that is quite difficult, and have worked a certain number of hours in their
specialty,” Woods said. “They are both knowledgeable and experienced. That leads
to better care for patients and better patient outcomes.”
was an important event because it showed the administration is recognizing the
importance of valuing nurses who have committed themselves to achieving and
maintaining their certification,” said Cheryl Vincent, a PEF member and
“The ceremony was a gesture that went a long way in making the nurses feel
appreciated and special. Everyone was beaming with smiles,” Vincent said. “We
each received a real red rose corsage.”
The ceremony reflected the dedication of these nurses to becoming the best they
can be, despite the time and expense involved with achieving certification.
Downstate Medical Center does not pay nurses extra for being specialty
certified, so the recognition was “wonderful,” Vincent said.
“More important than the money is the great sense of accomplishment and the
pride I feel. I am now recognized as having expertise in my clinical area,” she
Vincent works in the neonatal intensive care unit. She said several nurses
decided to start a study group as a way of motivating each other. Seven nurses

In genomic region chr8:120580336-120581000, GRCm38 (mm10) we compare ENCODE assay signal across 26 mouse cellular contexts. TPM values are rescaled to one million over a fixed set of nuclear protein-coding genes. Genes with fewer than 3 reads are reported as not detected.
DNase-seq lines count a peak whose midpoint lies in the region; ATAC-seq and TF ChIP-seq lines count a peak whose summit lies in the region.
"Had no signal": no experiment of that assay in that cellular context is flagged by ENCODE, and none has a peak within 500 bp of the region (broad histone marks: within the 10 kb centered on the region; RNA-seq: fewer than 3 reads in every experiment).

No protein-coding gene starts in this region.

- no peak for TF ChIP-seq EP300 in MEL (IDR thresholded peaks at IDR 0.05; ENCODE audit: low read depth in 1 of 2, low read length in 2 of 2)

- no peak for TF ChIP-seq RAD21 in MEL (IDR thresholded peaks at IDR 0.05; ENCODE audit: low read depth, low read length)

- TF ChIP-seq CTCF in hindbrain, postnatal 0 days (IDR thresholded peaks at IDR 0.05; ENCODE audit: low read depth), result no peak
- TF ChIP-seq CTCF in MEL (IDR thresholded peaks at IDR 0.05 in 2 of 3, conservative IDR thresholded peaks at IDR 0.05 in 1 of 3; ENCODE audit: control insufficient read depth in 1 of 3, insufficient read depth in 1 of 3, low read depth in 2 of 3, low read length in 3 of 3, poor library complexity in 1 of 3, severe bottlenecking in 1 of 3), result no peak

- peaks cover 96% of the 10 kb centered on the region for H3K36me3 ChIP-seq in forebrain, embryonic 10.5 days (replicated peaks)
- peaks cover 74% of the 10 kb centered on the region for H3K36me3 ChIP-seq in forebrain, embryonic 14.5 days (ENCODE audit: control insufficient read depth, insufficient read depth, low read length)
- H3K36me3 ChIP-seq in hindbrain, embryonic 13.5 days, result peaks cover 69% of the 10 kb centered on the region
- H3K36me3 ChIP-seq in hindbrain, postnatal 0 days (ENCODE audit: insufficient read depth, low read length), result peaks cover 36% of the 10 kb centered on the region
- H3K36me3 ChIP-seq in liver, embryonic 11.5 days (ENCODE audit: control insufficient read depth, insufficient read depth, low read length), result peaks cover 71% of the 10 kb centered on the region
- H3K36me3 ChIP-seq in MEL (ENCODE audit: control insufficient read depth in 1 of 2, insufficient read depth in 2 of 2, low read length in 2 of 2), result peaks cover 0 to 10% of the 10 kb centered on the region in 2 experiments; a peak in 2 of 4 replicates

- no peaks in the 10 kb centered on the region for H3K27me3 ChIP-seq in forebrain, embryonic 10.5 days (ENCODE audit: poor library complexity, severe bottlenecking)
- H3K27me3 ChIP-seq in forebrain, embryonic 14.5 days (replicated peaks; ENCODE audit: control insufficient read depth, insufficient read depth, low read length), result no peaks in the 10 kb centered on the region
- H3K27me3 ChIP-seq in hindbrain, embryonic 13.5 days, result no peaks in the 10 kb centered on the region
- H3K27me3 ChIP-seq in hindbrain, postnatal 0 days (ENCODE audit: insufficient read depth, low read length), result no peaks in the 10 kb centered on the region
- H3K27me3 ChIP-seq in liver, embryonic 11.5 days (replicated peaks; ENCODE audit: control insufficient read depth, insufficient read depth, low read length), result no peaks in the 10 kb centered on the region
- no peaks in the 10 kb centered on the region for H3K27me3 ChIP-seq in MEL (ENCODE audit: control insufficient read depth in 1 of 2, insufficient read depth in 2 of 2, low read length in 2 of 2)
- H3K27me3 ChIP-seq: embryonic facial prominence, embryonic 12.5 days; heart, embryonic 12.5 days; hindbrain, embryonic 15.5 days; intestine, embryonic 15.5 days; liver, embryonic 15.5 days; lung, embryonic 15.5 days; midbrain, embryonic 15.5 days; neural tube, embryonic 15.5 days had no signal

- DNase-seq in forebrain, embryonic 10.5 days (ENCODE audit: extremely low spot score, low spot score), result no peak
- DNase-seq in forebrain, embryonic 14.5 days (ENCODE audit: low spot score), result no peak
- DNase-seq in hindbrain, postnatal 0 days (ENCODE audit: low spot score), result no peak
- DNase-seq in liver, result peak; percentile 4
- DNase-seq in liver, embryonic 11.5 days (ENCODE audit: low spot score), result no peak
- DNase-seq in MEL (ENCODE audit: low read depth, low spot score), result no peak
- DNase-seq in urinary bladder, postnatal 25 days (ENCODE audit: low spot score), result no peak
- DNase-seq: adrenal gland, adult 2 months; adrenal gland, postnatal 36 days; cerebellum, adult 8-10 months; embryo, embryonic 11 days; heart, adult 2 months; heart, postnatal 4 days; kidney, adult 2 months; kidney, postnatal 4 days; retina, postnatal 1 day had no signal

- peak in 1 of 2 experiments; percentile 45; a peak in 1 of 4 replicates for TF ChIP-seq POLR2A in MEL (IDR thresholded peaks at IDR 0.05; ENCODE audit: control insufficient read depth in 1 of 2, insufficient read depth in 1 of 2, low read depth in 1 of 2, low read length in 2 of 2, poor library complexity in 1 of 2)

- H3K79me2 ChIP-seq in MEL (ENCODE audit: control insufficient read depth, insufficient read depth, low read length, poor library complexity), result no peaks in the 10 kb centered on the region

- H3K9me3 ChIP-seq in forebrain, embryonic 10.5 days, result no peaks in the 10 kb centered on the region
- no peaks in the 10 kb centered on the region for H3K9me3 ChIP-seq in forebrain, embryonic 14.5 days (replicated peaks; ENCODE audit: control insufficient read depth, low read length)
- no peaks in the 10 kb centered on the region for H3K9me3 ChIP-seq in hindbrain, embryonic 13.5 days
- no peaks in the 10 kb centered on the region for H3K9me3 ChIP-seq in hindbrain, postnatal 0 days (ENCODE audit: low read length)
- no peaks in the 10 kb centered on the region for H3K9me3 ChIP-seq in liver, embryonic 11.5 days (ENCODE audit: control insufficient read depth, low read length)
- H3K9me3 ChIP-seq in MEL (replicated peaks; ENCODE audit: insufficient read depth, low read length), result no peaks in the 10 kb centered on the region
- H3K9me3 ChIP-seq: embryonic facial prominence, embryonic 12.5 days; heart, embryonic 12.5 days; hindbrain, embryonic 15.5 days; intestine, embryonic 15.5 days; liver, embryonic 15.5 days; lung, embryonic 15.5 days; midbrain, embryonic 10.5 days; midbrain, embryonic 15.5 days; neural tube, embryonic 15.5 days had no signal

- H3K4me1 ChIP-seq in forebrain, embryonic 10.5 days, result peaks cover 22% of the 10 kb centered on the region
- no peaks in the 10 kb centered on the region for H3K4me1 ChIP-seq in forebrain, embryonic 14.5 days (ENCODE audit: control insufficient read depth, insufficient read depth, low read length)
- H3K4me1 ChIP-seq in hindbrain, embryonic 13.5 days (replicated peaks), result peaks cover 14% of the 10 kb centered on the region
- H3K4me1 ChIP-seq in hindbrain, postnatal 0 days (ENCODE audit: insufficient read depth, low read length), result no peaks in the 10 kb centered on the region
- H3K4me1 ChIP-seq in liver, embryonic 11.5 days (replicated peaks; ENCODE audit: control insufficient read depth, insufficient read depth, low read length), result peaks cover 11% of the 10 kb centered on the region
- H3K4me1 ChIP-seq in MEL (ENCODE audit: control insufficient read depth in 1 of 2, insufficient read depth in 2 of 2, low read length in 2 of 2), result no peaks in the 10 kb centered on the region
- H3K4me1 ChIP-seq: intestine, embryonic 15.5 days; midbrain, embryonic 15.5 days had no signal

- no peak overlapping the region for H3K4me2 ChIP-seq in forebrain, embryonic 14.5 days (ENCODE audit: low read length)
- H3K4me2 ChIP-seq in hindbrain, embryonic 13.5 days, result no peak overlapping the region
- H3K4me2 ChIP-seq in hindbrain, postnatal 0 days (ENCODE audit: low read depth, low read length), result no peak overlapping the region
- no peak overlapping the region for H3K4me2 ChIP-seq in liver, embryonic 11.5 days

paid and took the exam, and three passed. The ones who did not expressed
interest in trying again.
The guest speaker at the event, Dr. Julia Aucoin from the Institute for
Credentialing Innovation, encouraged the certified nurses to be mentors and help
other nurses achieve certification.
“We are committed to excellence in patient care. To those certified, I
congratulate you. I also encourage those who do not have their certification to
pursue it. Do it for yourself.
“The process of preparing for the exam may be tedious, but it will greatly
sharpen your skills. You will feel more competent in your clinical area. And the
best part,” Vincent said, “you will feel a great sense of pride and
accomplishment when you put that ‘C’ for certified at the end of your title.